Padmasambhava - Guru Rimpoche Emanation

Padmasambhava by Maren Yumi

 

The practice is in three parts:

  1. Daytime practice (This post)
  2. Night time practice
  3. Advice on overcoming difficulties

Crash course in Buddhist emptiness

Have you always wondered what the emptiness in Buddhism actually is or have you heard long Dharma talks from teachers and friends without really getting it? Then this article for you.

The logic in this article is twofold:  All appearances exist only in the mind and the mind is in itself non-existent.

All appearances exists only in the mind

Red Flower

Picture by George Thomas

 The Samputa-tantra states:
“All things, external and internal,
Are designated by the mind.
Apart from the mind nothing else exists.”

Gallery from Dr. Alan Wallace in Copenhagen

Before lecture

To gallery:

Teaching the four applications of mindfulness.

Ganesha

God where are thou – The negation of a creator god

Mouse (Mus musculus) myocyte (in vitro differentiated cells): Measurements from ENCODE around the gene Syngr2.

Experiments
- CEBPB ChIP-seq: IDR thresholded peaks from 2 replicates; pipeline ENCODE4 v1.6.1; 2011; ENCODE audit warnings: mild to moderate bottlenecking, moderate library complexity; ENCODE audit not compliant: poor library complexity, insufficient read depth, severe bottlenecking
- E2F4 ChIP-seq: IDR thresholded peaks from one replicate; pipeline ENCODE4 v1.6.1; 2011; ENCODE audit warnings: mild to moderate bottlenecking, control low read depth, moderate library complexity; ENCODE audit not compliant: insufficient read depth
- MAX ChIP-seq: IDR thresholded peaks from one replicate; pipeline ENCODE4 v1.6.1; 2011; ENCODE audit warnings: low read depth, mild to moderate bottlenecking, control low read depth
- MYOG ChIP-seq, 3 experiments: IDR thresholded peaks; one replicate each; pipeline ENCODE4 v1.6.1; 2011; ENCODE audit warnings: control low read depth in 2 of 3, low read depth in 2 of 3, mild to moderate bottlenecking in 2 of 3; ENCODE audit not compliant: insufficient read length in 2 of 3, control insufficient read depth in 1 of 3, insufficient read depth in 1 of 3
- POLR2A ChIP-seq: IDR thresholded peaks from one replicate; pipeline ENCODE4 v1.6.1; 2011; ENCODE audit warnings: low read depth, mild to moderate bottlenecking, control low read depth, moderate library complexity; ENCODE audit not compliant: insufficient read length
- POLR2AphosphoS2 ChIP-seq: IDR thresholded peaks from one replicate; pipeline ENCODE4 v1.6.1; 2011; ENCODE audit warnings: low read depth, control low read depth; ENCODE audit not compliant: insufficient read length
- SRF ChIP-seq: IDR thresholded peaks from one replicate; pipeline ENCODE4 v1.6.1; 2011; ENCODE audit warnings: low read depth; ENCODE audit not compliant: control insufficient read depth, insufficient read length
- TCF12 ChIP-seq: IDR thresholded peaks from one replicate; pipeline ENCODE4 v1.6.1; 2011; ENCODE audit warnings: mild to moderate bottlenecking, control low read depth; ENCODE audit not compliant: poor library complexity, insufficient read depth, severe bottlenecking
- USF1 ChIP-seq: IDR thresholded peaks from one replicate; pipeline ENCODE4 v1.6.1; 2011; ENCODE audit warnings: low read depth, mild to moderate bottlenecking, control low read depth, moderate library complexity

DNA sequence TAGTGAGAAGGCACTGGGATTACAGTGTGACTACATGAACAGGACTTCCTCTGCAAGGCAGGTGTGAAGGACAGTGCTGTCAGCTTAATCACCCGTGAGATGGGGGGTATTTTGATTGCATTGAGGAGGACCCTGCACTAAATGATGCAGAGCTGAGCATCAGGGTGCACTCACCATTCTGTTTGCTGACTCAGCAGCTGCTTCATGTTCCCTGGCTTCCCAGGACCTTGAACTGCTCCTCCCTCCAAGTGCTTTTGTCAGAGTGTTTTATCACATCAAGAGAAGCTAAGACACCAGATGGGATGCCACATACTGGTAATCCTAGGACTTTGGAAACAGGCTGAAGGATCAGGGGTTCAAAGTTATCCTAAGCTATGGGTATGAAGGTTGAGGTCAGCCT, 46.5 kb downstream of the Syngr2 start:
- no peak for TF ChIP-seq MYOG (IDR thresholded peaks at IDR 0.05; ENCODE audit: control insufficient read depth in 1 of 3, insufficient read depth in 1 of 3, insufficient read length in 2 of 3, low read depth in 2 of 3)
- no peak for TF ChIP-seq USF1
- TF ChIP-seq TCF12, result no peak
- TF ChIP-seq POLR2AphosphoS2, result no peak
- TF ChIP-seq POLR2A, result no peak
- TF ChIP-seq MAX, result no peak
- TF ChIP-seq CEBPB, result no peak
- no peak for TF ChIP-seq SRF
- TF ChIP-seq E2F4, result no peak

DSCN5725

Monks debating, picture by Archer10

In this post Shiva Bear refuges the existence of a creator god using the logic of the Buddha Dharma and by applying contemporary commentary.

“What would you think of a man who claims to be in love with a women but do not know where she lives, how she looks, her name or from what family she has descended?” – The Buddha

Why meditate on the nature of mind – reasons for meditation in the tantras

In this post Shiva Bear investigates the reasons for meditating on the nature of mind by quoting and commenting on the tantras.

#29a Vajradhara Buddha SHANKAR

Vajradhara by Shankar Gallery

The logic in this blog post is tree fold: All of reality purely exists in mind, there are deficiencies arising from not meditating on the true nature of mind and there are in fact benefits of such meditation.

The Vajrapanjara-tantra states:
“Neither ordinary beings nor enlightened ones exist outside of the precious mind”

Buddha Nature – On what basis can it be developed?

by Shiva Bear – A commentary on the Jewel Ornament of Liberation by Gampopa (1074-1153 C.E.)

Without cause, no effect – on what basis can Buddhahood exist?